Review: ‘You’ve Lost a Lot of Blood’ by Eric LaRocca

You've Lost a Lot of Blood

You’ve Lost a Lot of Blood, a work of literary horror, attempts to unravel the mystery of Martyr Black and his partner, Ambrose Thorne. The lovers’ disappearance follows a string of vicious murders, and the only possessions left behind speak of Martyr’s contained violence toward his beloved.

The narrative draws much of its appeal from non-traditional means of storytelling. Split up into editor’s notes, a novella penned by one of the characters, as well as a series of chilling ruminations and poems, the story converges into a string of clues for the reader to get tangled up in.

What’s more, the contrast between the objective and the subjective glimpsed within this structure acts as a sweeping distraction, toying with the reader’s perception as only true horror is known to do.

The interaction the story demands of us is a heady lure. With the reader subdued early on, the crafted narrative squirms and writhes, trying to illuminate the humanity within the perpetrators’ depths. Coincidentally, by turning the unfathomable into something potentially ruled by both heart and logic, the story brings to mind Micah Nemerever’s These Violent Delights.

Preoccupied with Martyr’s pained stance toward love and yearning, You’ve Lost a Lot of Blood hints at the gruesome end awaiting his lover. The subversion of longing that’s introduced through his character — marked by his desire for separation by death and his experience of possession as a safeguard against feeling — wedges an element of suspense into the story. 

It all but hums as it penetrates the valves of the narrative. Added to it are the goings-on of the titular novella, which continuously electrifies its cells. There are numerous references to the horrors we glimpse online, ones that stimulate with a merciless touch. But LaRocca chooses to delve beneath the stimulus, scrutinizing the urges of the body instead.

Throughout the story, we’re acutely aware of our strive to “see ourselves outside of ourselves”, treating the body as the crude, physical barrier to the cruelty that is innately human. Even Martyr’s name, deliciously ironic, exemplifies the way LaRocca clads his work in the details of a fragmented plot. 

What arises from this is a meditation on fear, as well as the things that truly disturb us. Is it the aggravation of the psyche, or the act of finally acknowledging its appetite? After all, when faced with the unknown, the mind leans toward the gruesome. When given the chance to create, thoughts hasten to pitch a world of depravity.

In between these introspections is the story within a story, or the Matryoshka doll of mounting atrocity. Martyr’s novella has the air of a campfire ghost story, told to occupy and entrance. All the while, however, you’re conscious of the way the speaker mouths the words, the weight that pulls and contracts his facial mimicry, licks the skin around his unflinching eye. 

And, with only one foot rooted in reality, you strain to decipher what these machinations reveal about the storyteller himself. Should you drag your tent farther away from his, or rest with a pocketknife under your sleeping bag? The contrast between Martyr’s chilling thoughts about Ambrose and the emotion that saturates his novella is also mesmerizing.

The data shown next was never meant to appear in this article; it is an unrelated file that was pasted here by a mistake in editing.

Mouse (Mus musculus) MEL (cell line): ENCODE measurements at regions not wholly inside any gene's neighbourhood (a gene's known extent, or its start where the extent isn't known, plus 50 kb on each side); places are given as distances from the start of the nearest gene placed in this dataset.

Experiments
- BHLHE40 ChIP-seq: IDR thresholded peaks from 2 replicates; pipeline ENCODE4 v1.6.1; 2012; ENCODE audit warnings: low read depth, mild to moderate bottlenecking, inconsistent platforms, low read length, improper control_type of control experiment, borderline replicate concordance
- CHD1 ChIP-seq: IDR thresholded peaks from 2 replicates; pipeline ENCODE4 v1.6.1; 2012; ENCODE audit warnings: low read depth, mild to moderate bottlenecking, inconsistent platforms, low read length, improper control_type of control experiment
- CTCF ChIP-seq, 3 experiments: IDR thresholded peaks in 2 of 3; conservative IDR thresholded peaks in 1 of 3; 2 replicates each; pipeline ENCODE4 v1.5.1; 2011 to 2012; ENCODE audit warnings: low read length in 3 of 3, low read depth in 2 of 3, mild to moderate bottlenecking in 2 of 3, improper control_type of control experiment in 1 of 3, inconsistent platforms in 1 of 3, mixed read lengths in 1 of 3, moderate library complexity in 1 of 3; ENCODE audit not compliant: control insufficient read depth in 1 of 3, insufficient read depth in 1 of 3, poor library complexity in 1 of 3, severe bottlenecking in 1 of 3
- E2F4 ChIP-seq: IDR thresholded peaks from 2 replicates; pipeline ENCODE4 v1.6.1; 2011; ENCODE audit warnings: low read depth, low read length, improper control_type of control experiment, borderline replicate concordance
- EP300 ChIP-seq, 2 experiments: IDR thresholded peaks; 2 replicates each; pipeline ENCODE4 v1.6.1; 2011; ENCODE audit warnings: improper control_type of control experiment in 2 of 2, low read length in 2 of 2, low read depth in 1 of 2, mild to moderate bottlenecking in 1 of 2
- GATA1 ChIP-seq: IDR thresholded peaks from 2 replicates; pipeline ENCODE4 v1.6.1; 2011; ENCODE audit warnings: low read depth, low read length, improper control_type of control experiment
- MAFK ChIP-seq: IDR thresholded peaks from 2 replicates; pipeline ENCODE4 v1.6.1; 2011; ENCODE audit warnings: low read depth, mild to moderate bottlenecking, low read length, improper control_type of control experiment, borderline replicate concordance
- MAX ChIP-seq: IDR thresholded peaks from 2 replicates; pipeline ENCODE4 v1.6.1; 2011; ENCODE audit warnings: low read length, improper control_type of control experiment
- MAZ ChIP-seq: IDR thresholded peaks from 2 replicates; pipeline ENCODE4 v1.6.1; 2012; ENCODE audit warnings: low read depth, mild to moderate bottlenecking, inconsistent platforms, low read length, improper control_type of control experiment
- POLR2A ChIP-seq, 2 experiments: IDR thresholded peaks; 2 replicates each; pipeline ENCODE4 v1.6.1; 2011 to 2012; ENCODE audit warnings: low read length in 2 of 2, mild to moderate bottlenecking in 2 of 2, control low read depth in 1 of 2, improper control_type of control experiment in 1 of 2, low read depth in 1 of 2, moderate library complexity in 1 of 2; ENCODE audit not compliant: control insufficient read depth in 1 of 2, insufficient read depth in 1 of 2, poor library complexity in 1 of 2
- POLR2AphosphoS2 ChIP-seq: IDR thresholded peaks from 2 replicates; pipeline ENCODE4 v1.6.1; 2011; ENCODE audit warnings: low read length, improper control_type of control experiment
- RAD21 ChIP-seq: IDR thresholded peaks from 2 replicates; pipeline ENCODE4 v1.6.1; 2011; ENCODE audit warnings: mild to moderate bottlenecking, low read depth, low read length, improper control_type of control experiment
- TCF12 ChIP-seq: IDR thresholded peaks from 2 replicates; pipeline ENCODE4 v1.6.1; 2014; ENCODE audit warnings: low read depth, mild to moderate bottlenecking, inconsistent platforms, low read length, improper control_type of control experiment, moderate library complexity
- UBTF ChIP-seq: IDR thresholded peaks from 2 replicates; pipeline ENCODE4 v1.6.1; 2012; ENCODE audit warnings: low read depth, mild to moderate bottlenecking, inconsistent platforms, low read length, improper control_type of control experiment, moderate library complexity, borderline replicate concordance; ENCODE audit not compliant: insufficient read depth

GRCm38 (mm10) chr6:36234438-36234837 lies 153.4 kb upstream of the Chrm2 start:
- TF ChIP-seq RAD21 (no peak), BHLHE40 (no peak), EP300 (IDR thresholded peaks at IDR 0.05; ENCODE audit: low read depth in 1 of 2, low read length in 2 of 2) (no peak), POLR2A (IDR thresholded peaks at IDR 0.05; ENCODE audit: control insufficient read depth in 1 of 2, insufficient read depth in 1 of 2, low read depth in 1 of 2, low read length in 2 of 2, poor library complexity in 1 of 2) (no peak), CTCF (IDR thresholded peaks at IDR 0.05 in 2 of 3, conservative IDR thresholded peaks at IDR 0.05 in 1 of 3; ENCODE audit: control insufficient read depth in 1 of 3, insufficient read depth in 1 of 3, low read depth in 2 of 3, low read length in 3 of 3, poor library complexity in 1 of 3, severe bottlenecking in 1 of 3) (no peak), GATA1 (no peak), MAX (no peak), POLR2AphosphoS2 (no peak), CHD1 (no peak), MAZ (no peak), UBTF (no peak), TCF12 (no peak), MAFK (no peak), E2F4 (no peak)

It draws you in, deeper than you’d like. His words, as sharply as they carve the tongue, manage to drip with tenderness. The fear of being left behind that exists between Tamsen and her brother, Presley, could be transplanted into Martyr’s relationship with his lover — after first being scrambled to fit into the warped space.

The thrill of drinking in his words is, therefore, twofold. While not always scary, they are undeniably disturbing. In fact, the text addresses the difference between the two with remarkable self-awareness. And, from the transcripts of Martyr’s discussions with Ambrose, we seize a Rubik’s Cube of convoluted sentiment.

But since emotion journeys from one mind to the other primarily through words — the expression of which Martyr finds impossible — reverence is paid to the body. Its vulnerability and transience are the points of ardent focus. And it’s burdened with more than its biological drive for survival. 

Fear, language, degradation, and manipulation all spin the gears of self-destruction. Unarticulated, it acts as a source of enraged awe, particularly for Martyr. And so, overwhelmed by the prospect of either his own passivity or the lack of control inherent to human beings, he converts this vulgarity into the image of a parasite.

“If relationships were physical things and not figurative constructs, then they would be parasites. Love between two people always changes who you are.”

Eventually, we see that the elements of You’ve Lost a Lot of Blood are webbed, that they overlap to thicken the stream of grisly speculation. Everything is turned on its head.

Secrets once gleaned are revealed to be puzzle pieces snatched from the wrong box. We’re left as helpless and disoriented as we were at the beginning, as ravenous for an answer as the central question is eternally elusive.

And, by focusing a portion of the work on the contemplation of originality in both art and self-expression, LaRocca allows the key concept of disintegration — that of the body, morals, impulses, thoughts, and authenticity — to stay afloat as everything else asphyxiates in oil.

Publication date: March 11, 2022

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